I finally finished the quiet violence of dreams after so long. I bought it when I visit Cape Town, two years ago.
It’s a six hundreds pages book, and I read it on and off for about 6 months. Some part of the story is heartbreaking, and a lot of them are just a sentimental narrative about a story without much drama.
It’s about race, gender, sex, homosexuality and many other things in Cape Town. They came from people’s conversations.
Sentimental but not sad, those are not open wounds which people can see, they bleed internally and hard to heal. Many things happen unavoidably. At the beginning, I thought Tshepo and Mmabatho are going to be there for each other, but till the end, they never tell the any of their own pain to each other. And they may not see each other again. It’s not easy to open up even to your close friend. It’s not because they don’t want to call for help, it is just hard to get start. How would they cut up their own skin to show an internal wound that may never heal?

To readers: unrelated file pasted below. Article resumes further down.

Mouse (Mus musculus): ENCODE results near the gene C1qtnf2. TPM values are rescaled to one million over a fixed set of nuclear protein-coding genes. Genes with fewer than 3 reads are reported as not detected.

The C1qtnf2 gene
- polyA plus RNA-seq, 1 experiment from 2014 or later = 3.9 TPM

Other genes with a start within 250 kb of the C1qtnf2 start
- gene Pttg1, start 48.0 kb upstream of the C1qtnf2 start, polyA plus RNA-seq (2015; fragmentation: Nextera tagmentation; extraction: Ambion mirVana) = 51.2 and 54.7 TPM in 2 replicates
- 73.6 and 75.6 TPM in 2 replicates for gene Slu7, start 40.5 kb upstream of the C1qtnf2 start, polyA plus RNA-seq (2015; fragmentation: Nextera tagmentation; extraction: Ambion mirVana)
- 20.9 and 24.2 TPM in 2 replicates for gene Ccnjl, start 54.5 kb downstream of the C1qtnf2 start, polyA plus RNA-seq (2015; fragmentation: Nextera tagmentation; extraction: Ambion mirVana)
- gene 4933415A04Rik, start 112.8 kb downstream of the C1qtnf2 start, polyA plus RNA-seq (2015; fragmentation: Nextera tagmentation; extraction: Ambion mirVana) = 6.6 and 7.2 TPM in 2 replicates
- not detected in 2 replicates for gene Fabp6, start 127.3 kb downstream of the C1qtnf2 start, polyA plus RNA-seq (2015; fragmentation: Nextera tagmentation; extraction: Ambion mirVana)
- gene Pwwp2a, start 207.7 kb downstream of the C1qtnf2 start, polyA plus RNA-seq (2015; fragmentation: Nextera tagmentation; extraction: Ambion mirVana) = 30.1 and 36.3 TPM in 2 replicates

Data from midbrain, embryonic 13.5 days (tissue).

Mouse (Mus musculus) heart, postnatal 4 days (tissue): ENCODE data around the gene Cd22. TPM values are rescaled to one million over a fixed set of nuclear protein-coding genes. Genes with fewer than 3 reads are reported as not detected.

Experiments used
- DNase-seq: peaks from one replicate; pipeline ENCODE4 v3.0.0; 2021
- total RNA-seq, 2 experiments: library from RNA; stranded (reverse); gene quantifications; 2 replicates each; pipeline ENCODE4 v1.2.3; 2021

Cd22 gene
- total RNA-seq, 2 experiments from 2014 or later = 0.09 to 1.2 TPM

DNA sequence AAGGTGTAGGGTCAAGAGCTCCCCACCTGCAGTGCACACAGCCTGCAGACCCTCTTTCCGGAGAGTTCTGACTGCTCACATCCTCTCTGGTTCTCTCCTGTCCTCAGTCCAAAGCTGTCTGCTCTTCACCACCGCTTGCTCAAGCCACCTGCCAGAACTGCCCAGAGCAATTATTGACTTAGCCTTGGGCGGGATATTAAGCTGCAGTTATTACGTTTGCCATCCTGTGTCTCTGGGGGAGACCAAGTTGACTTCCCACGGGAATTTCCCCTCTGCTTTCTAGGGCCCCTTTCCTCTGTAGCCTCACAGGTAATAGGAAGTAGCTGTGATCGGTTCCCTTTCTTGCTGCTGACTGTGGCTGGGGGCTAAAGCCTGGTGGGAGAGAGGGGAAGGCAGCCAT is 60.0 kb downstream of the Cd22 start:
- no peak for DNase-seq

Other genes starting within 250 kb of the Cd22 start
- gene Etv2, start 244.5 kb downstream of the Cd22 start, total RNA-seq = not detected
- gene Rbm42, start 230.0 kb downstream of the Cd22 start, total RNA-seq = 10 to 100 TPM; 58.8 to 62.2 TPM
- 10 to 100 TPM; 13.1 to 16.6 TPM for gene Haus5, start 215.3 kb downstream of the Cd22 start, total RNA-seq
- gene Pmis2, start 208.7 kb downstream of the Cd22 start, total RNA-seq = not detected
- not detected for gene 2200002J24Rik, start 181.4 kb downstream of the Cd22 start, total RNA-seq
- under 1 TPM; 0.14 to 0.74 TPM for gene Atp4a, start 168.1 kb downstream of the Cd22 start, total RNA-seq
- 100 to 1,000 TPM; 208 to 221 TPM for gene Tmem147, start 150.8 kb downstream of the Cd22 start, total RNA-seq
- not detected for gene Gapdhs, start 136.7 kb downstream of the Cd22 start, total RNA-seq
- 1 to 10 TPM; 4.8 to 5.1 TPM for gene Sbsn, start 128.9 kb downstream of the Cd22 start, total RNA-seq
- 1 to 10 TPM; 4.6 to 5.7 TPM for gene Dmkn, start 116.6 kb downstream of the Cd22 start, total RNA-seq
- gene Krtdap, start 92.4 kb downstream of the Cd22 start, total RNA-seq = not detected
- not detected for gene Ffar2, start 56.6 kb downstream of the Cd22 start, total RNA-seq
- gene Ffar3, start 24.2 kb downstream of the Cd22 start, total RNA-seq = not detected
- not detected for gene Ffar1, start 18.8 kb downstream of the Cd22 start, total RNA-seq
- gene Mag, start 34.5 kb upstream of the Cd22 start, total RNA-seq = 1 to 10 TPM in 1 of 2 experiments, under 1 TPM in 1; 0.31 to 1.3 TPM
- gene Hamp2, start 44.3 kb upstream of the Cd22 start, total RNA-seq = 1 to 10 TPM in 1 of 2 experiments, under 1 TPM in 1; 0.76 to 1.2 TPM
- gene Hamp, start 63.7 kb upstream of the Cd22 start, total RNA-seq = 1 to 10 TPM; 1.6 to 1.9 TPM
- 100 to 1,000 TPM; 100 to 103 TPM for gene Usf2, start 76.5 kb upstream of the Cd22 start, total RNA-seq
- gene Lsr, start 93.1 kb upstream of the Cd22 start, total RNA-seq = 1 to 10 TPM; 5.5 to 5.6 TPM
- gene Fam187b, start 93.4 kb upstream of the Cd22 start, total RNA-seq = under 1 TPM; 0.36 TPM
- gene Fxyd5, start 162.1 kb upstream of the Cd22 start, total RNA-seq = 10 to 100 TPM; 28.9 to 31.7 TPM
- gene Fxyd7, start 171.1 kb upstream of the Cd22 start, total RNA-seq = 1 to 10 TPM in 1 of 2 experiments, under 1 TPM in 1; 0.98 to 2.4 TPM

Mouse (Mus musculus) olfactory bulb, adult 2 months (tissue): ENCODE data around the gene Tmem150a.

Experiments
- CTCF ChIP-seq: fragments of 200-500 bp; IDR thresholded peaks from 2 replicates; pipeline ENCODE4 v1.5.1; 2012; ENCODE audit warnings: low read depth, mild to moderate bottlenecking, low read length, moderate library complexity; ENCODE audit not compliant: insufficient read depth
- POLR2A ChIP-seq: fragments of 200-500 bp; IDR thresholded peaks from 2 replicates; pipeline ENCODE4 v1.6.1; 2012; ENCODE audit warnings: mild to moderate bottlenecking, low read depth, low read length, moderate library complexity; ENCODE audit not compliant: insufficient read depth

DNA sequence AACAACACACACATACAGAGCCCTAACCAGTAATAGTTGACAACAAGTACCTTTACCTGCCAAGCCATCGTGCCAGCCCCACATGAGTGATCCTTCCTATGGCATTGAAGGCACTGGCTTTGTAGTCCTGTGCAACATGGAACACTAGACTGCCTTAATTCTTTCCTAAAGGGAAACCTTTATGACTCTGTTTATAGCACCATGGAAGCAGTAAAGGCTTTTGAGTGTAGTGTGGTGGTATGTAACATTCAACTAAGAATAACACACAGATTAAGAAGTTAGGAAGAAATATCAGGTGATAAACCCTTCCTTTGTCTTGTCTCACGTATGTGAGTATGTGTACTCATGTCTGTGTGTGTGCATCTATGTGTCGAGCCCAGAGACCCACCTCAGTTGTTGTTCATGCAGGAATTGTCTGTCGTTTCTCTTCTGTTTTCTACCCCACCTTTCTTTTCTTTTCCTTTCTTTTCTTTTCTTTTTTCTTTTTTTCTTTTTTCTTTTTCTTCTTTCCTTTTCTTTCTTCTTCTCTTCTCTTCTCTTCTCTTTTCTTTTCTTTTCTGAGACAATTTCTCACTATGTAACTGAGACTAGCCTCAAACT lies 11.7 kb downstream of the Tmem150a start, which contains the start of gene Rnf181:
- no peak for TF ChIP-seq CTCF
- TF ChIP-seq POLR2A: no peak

I thought that was going to be a beautiful start of a relationship for Tshepo when he fell in love with Christ after his suffocating time in hospital. Then it turns out to be betrayal and a horrible agonizing disaster.
I thought Mmabatho could live happily with her child and the child’s father when her German boyfriend comes back and tells her he loves her, but it is just another false hope which becomes another frustrating disappointment.
Everyone’s alone, as a black person, as a gay, as a woman, as a poor person, as a orphan. And everyone is too fragile to admit he’s/she’s lonely.
Tshepo left Cape Town in the end, left the place which hurts him with sharp sparking vanity and the loneliness among the hustle and bustle in the city. He grows up with scars all over him and became the son of the god of sun. Like a tree, taking carves deeply and quietly, he lives under the sun finally with some peace.
The warmth sunshine for Tshepo doesn’t ease the woeful ending for the author, K. Sello Duiker left this world five years later with his invisible wounds and ended the quiet violence of his dreams. May he continue his form of existence with the sun and less sorrow.